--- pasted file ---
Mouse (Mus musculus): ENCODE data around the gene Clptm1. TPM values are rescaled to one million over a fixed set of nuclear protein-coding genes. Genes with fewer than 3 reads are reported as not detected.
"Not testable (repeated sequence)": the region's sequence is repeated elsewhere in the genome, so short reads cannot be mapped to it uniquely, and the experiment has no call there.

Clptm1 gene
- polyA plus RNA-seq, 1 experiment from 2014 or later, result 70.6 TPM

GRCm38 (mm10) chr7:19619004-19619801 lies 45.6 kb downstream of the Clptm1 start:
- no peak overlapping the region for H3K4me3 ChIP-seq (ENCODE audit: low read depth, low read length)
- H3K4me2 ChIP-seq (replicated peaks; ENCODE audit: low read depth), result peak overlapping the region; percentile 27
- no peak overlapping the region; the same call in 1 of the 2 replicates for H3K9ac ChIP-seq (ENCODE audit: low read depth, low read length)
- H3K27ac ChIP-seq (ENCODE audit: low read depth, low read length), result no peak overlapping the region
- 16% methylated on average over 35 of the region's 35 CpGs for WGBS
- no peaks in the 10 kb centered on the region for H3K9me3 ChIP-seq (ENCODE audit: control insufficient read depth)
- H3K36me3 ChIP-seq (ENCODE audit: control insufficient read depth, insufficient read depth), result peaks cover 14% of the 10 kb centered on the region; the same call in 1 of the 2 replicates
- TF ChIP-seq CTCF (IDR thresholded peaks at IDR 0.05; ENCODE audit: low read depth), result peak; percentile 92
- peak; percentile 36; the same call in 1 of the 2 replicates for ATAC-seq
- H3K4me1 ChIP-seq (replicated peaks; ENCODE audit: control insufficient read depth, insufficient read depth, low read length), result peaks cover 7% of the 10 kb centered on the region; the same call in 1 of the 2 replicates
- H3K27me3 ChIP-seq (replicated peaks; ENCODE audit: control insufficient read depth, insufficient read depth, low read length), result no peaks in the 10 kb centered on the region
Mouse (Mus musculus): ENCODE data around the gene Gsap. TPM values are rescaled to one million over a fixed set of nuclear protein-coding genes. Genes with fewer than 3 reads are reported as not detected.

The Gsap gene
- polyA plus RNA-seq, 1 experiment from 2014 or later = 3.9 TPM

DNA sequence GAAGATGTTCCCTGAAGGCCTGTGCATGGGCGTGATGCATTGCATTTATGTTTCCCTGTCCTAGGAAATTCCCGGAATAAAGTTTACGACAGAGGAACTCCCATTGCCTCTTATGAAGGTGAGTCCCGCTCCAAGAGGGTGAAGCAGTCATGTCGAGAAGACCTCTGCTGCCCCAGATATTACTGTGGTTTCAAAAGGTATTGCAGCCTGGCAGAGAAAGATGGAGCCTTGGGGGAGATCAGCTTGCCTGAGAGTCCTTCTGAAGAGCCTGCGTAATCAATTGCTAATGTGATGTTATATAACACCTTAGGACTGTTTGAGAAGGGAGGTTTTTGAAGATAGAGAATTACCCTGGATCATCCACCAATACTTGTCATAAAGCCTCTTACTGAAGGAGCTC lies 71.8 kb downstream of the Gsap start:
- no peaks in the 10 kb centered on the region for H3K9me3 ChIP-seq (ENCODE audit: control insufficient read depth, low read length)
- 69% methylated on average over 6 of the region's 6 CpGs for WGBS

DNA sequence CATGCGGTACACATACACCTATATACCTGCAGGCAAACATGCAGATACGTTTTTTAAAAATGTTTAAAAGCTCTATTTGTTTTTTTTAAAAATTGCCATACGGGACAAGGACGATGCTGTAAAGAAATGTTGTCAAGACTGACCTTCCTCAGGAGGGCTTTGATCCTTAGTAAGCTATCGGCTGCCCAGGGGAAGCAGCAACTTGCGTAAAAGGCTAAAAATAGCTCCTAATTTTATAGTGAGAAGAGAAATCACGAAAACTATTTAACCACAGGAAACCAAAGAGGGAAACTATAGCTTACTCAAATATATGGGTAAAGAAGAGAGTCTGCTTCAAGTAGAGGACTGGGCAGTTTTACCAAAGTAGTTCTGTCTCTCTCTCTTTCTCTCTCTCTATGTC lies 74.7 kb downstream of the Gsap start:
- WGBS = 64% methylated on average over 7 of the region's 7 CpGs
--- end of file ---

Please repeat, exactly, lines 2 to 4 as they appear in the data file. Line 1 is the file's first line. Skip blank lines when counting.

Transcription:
"Not testable (repeated sequence)": the region's sequence is repeated elsewhere in the genome, so short reads cannot be mapped to it uniquely, and the experiment has no call there.

Clptm1 gene
- polyA plus RNA-seq, 1 experiment from 2014 or later, result 70.6 TPM